Inside a Clinical Trials lab at UCLH: Part I, Centrifuges
By Ridwaan Joghee
During my In2ScienceUK placement at UCL/h for clinical trials I’ve learnt what research scientists do in their everyday working life. On the first day of my placement I’ve learnt a basic technique on how to use a centrifuge, in my opinion scientists entirely depend on this piece of equipment.
The main function for a centrifuge is to put test-tubes (which usually contain blood in our lab) in rotation around a fixed axis, applying a potentially strong force perpendicular to the axis of spin. I’ve also learnt that you cannot just place test-tubes randomly in the metal buckets. Instead you’ve to balance the test-tubes anti-parallel from the opposite bucket. If you fail to do so the test tubes will break and the contents of it (usually blood) will cause a spillage and you could even get HIV by doing so!
Once the blood has been centrifuged you’ll notice that the plasma is detached from the red-blood cells. This plasma needs to then be extracted out by using a pipette. This process must be done extremely carefully as you may damage the separation layer and re-mix the two components again. If occurs, you’ll have to centrifuge the test tube again.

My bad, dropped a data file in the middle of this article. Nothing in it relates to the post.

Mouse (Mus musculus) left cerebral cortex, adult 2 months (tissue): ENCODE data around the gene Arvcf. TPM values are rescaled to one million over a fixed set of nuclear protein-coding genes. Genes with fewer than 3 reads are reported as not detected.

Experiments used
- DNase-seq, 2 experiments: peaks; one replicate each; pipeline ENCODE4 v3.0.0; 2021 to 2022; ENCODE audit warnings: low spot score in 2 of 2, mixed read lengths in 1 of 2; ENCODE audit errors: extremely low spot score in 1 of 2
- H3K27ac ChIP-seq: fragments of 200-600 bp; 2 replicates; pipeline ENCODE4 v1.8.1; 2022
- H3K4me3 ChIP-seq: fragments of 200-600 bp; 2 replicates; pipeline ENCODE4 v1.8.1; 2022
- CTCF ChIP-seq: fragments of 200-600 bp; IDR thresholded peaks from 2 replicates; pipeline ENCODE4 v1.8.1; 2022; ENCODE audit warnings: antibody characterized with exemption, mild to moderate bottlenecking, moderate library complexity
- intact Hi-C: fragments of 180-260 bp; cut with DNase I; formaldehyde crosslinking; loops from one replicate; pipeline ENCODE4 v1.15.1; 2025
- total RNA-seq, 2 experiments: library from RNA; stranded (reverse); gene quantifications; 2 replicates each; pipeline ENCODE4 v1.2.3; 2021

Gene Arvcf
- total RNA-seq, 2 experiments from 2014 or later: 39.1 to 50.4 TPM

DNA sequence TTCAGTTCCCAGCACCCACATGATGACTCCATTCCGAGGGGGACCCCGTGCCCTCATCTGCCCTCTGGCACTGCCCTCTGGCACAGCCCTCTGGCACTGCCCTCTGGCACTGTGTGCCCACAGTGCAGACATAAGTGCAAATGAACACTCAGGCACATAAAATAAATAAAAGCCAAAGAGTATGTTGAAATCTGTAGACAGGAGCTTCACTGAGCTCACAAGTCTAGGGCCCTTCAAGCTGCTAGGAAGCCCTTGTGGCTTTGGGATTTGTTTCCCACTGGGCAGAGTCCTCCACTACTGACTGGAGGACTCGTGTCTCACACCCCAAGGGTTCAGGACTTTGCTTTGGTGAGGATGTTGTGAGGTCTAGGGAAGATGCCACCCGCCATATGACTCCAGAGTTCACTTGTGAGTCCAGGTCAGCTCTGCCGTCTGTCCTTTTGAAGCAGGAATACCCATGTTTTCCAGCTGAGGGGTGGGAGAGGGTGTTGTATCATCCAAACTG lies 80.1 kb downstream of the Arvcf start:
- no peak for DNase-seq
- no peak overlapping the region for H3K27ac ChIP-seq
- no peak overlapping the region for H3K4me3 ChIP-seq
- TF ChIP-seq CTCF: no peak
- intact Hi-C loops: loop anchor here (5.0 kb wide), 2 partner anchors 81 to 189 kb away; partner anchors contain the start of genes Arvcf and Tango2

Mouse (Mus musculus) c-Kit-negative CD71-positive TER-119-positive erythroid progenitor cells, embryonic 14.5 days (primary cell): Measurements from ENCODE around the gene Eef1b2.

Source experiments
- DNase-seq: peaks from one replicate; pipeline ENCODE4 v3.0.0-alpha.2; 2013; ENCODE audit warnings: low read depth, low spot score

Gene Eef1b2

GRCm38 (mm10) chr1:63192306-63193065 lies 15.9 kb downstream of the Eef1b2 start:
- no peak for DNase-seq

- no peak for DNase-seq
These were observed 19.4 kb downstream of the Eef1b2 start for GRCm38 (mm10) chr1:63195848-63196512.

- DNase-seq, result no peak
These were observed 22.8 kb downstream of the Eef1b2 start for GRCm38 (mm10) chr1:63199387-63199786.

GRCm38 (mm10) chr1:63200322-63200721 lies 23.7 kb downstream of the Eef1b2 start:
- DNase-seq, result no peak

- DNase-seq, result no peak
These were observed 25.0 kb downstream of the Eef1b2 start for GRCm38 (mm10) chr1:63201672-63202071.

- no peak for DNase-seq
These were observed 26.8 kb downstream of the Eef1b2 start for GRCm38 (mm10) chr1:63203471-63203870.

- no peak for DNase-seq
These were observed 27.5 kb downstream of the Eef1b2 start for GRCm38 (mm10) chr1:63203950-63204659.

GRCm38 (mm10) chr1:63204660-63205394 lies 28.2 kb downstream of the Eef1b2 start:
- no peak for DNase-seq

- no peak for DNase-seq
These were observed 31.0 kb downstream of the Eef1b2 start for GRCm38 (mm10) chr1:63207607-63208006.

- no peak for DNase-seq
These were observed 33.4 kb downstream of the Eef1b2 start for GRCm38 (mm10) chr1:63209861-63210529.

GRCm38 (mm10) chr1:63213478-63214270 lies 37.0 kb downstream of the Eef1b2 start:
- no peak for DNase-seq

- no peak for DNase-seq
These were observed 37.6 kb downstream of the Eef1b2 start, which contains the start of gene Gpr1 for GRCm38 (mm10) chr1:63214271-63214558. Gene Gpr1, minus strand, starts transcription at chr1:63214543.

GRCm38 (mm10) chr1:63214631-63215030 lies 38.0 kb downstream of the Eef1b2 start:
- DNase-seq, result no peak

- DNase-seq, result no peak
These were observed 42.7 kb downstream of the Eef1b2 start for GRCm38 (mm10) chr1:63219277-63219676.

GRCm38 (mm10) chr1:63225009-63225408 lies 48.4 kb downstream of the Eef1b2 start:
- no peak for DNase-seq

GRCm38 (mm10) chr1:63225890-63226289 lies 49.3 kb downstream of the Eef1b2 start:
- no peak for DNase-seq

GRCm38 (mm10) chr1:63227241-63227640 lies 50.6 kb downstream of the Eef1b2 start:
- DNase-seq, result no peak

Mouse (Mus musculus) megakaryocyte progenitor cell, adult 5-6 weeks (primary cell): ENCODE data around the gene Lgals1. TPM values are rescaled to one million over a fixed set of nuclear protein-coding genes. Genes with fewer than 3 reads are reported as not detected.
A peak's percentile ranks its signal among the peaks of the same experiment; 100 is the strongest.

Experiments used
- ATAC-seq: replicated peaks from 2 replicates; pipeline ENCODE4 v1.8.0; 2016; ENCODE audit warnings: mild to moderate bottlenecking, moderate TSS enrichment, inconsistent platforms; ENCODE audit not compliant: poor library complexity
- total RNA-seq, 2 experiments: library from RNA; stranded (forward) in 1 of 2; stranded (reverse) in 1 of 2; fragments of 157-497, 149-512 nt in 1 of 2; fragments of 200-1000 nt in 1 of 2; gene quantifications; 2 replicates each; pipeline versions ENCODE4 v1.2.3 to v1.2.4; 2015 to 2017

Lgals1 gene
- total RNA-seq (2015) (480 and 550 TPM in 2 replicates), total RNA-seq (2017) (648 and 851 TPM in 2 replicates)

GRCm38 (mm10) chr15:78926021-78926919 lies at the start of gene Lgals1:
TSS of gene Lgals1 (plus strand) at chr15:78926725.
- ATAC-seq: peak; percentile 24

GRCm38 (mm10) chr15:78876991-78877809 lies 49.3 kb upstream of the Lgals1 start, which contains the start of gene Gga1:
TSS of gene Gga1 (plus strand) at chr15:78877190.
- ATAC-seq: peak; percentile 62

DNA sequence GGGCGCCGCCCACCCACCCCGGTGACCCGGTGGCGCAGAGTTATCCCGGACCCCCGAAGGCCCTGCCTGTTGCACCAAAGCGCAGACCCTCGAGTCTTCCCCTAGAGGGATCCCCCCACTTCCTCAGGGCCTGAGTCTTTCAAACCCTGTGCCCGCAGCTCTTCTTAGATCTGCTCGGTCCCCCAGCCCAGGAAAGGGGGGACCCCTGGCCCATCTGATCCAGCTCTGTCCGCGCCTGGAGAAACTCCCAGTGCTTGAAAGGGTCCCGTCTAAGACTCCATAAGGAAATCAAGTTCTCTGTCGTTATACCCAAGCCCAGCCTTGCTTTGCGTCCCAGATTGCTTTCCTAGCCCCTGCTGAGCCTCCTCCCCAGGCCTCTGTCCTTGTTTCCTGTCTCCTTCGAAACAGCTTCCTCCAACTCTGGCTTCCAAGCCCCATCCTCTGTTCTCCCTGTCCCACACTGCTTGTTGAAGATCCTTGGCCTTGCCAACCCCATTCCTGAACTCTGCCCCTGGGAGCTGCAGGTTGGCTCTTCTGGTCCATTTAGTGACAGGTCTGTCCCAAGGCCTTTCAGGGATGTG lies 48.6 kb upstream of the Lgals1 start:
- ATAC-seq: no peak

Plasma contains a mixture of water, sugar, fat, protein, and salts. The main job of the plasma is to transport blood cells throughout your body along with nutrients, waste products, antibodies, clotting proteins, chemical messengers such as hormones, and proteins that help maintain the body’s fluid balance. Therefore, the plasma contains supplementary genetic information about the patient which can then be analyzed. This is so scientists can see what specific nutrients or hormones (for example) the patient lacks.